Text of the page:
Radioactive decay dating method
"The rate of diffusion will vary, based on the sample -- what type of rock it is, the number of cracks and amount of surface area, and so on," Hayes says.
"So, there's not a simple equation that can be applied to every circumstance.
So, researchers "normalize" the data by making a ratio with strontium-86, which is stable -- meaning it doesn't decay over time.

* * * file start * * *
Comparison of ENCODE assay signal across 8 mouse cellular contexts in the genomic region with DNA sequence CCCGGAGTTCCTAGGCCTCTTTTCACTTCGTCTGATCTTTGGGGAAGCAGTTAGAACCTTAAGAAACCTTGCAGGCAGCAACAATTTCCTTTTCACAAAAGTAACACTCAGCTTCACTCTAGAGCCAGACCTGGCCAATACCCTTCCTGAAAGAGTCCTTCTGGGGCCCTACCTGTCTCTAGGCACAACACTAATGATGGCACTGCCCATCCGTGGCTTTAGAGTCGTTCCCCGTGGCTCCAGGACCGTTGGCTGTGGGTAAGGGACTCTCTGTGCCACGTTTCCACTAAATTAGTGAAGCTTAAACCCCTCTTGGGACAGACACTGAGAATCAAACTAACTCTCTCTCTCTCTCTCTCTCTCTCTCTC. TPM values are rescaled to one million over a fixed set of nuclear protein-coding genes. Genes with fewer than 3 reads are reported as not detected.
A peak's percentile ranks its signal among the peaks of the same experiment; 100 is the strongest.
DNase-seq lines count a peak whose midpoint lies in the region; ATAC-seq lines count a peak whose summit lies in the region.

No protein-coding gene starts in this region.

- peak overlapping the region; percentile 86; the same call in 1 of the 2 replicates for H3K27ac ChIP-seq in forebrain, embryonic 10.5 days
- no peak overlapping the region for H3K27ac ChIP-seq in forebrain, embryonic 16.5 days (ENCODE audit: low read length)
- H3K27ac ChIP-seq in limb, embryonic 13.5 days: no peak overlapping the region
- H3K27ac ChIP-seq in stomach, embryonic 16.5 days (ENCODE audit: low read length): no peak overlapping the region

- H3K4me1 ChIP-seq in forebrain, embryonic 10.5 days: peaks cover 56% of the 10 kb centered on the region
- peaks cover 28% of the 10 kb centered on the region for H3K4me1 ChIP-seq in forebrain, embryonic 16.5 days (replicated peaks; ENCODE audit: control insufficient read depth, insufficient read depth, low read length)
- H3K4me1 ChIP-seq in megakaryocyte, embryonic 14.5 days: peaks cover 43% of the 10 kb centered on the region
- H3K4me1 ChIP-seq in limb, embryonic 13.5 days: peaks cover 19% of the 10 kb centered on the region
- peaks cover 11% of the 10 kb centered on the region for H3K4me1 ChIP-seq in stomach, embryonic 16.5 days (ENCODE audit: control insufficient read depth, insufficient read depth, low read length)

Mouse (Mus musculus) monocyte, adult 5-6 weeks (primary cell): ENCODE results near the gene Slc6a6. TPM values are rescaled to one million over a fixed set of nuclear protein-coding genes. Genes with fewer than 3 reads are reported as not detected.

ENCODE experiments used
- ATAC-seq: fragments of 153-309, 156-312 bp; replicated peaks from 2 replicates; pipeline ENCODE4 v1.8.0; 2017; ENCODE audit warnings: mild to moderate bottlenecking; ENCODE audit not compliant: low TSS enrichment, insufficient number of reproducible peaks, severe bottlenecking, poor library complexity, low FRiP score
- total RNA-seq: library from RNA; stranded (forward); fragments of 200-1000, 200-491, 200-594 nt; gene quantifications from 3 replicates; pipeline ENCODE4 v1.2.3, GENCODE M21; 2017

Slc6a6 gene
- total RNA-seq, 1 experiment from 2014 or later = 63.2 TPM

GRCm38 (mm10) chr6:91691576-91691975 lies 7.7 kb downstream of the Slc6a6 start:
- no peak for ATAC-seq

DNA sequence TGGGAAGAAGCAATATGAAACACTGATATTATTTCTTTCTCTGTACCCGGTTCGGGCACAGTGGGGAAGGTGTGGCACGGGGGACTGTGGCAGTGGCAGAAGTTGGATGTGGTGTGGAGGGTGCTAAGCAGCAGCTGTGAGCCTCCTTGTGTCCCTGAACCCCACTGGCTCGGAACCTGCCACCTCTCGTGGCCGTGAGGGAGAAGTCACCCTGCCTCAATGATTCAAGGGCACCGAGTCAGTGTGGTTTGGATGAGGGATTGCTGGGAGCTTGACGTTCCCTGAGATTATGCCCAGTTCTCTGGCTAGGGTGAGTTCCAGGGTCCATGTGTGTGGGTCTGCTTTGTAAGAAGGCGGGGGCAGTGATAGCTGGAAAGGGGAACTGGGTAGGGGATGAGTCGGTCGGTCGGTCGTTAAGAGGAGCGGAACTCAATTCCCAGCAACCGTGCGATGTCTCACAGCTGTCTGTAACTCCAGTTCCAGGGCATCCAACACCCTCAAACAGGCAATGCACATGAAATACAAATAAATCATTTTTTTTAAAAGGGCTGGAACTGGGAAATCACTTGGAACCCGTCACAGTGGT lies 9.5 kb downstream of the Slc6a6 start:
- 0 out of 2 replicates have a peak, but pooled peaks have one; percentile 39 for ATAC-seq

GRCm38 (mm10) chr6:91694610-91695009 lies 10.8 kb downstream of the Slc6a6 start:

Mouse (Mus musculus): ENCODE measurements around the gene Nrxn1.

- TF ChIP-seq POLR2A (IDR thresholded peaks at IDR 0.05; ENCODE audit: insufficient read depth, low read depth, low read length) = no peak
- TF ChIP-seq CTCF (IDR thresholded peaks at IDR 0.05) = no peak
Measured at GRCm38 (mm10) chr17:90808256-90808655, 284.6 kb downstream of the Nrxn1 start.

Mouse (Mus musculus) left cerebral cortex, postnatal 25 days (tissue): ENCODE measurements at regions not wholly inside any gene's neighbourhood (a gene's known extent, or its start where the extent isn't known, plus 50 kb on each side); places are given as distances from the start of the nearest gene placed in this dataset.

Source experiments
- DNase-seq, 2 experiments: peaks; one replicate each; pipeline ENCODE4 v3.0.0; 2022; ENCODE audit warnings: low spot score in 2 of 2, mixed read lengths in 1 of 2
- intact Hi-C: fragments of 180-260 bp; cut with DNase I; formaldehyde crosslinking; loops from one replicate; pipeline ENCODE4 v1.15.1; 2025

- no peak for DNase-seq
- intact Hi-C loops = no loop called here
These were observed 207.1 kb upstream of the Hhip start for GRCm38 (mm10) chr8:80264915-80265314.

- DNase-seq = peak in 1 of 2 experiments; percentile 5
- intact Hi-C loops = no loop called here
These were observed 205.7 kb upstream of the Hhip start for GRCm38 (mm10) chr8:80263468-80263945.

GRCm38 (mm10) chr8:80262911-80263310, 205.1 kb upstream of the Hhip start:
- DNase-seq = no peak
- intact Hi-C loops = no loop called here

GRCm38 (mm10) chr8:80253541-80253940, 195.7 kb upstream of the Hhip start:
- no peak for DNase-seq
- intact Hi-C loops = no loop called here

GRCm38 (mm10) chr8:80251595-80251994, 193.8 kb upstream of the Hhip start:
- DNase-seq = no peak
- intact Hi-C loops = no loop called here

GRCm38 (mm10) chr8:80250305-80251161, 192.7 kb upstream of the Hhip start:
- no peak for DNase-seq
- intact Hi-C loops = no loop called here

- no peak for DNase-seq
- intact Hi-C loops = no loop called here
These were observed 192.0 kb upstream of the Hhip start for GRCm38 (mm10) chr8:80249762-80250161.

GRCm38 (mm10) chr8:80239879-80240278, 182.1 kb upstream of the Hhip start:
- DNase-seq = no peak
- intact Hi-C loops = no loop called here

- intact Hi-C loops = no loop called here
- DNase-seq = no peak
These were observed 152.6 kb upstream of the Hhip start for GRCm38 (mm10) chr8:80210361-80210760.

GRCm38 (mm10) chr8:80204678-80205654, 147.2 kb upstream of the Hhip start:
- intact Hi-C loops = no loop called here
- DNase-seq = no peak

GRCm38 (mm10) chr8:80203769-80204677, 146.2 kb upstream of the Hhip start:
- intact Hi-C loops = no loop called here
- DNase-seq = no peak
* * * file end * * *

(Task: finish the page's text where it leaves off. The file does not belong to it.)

"It's a slow process, but not necessarily a negligible one when you're talking about geological time scales," says Robert Hayes, an associate professor of nuclear engineering at NC State and author of a paper describing the work.If we knew the fraction of a radioactive element still remaining in a mineral, it would be a simple matter to calculate its age by the formula To determine the fraction still remaining, we must know both the amount now present and also the amount present when the mineral was formed.Contrary to creationist claims, it is possible to make that determination, as the following will explain: By way of background, all atoms of a given element have the same number of protons in the nucleus; however, the number of neutrons in the nucleus can vary.Then, by assessing the isotope concentrations of rubidium and strontium, scientists can back-calculate to determine when the rock was formed.The three isotopes mentioned can be used for dating rock formations and meteorites; the method typically works best on igneous rocks. The data from radioisotope analysis tends to be somewhat scattered.